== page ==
After Billy Boy came out and did the Little Walter show, we did three of them together, and he was great man…not only did he do all of his hits, but he performed Little Walter tunes for probably 70% of the show. I brought Billy out for that show and then I put together a tour with King Ernest and Billy Boy Arnold; we did the Waterfront Blues Festival with about 30,000 people, we did festivals in Canada, and we played three or four high profile clubs in the northwest and a club in Los Angeles and in San Francisco. It was really a fun tour and as soon as I got back I said, “Billy Boy, why don’t we make a record,” and he said “sure.”
He went back home to Chicago and then he came out again and we rehearsed with my band in my living room, and that was the second CD I ever produced. I went into Pacific Studios again and with my band – which was basically King Ernest’s band – which we called the Tail Draggers at the time. I recorded the first Billy Boy Arnold album that he had done in about 10 to 15 years and when it was done, it was a masterpiece. Not only did it turn out just really good and spontaneous, I got some incredibly great players to back him up, and I sat there with the engineer as he mixed the record so the harmonica tones were big and fat. On one song I had Lester Butler from the Red Devils sit in and play harp, and I had (guitarist) Rick Holmstrom, Rob Rio on piano, just a bunch of great people. I talked to Bruce Iglauer and he put out Back Where I Belong on Alligator Records.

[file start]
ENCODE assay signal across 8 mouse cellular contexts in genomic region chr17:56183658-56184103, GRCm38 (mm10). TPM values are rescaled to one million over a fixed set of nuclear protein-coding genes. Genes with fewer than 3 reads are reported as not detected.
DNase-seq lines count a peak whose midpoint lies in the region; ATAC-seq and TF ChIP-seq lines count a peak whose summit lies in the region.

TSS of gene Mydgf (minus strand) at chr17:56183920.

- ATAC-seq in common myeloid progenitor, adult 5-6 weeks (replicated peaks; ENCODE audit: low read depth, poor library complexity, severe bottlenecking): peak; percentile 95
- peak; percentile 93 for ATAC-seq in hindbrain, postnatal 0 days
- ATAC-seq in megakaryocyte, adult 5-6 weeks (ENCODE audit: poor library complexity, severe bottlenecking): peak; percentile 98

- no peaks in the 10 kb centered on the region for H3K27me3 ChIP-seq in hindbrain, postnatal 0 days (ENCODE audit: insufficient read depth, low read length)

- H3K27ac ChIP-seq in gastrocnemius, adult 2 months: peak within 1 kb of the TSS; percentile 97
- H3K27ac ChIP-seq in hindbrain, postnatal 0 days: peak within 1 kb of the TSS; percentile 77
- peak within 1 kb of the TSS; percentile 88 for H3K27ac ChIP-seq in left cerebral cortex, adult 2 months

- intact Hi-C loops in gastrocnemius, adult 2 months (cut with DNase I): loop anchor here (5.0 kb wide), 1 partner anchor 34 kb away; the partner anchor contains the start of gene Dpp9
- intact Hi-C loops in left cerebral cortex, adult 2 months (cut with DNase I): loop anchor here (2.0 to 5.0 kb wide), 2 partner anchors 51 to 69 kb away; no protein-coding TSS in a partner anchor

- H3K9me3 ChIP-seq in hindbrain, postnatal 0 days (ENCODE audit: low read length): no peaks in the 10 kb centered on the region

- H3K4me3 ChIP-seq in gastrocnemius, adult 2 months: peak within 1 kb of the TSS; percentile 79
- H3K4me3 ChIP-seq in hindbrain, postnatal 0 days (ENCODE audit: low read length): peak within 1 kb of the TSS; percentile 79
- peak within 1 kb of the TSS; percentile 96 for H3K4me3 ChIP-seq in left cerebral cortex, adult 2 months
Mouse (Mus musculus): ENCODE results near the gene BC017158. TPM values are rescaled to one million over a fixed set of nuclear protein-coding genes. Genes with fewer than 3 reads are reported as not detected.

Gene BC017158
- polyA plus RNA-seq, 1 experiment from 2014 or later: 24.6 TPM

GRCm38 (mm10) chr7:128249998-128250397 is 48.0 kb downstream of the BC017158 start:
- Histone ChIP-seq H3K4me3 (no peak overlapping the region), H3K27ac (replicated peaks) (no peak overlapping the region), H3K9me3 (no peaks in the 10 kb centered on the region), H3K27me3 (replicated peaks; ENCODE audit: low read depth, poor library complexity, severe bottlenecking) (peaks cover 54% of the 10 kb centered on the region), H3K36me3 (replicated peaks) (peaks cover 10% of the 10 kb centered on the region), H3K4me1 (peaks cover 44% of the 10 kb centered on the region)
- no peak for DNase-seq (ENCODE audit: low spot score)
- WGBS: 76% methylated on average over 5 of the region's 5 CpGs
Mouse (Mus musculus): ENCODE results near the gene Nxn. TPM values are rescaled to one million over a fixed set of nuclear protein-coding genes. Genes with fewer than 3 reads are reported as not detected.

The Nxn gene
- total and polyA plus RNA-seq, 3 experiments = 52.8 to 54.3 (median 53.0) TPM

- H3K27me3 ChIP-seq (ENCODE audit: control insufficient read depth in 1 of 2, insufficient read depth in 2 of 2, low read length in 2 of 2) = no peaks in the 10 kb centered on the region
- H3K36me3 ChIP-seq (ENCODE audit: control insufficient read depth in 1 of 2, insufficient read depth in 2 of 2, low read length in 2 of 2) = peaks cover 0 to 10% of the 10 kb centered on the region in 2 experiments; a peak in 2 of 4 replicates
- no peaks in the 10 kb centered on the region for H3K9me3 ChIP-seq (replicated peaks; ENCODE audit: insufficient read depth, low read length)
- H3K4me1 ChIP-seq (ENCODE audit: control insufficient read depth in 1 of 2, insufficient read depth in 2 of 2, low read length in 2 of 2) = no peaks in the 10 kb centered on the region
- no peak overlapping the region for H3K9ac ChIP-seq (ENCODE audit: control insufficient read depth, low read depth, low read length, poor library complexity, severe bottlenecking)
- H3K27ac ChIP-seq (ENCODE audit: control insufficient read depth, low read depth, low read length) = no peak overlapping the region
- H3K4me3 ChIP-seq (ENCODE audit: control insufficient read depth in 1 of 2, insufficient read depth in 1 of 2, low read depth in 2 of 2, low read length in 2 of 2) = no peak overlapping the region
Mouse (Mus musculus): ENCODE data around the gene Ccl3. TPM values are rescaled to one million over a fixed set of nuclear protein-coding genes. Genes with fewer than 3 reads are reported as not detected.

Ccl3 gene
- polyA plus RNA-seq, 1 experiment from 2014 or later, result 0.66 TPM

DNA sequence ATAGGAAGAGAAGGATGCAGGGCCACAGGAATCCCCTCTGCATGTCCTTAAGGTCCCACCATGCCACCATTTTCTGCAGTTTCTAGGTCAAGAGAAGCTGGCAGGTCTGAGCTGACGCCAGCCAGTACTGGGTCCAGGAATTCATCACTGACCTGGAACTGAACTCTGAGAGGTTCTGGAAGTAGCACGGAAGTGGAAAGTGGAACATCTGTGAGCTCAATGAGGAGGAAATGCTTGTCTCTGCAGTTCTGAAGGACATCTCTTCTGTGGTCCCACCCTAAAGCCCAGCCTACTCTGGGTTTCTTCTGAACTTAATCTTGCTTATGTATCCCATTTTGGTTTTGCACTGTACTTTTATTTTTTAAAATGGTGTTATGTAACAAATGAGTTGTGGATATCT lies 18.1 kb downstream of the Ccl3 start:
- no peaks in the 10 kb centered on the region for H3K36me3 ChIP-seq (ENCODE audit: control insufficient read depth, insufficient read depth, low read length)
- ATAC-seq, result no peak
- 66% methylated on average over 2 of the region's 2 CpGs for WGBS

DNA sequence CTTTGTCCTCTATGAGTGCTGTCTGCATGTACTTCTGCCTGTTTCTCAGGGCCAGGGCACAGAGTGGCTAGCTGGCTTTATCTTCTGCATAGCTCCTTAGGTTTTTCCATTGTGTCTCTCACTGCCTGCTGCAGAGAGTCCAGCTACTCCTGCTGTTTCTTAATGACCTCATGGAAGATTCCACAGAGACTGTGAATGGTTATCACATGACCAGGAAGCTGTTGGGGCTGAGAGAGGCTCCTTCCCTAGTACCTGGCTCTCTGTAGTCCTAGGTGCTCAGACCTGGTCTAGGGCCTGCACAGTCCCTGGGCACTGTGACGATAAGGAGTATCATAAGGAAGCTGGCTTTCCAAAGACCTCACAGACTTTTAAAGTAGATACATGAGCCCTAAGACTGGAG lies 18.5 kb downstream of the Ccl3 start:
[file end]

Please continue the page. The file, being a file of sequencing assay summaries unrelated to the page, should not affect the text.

What motivated you to start a blues label?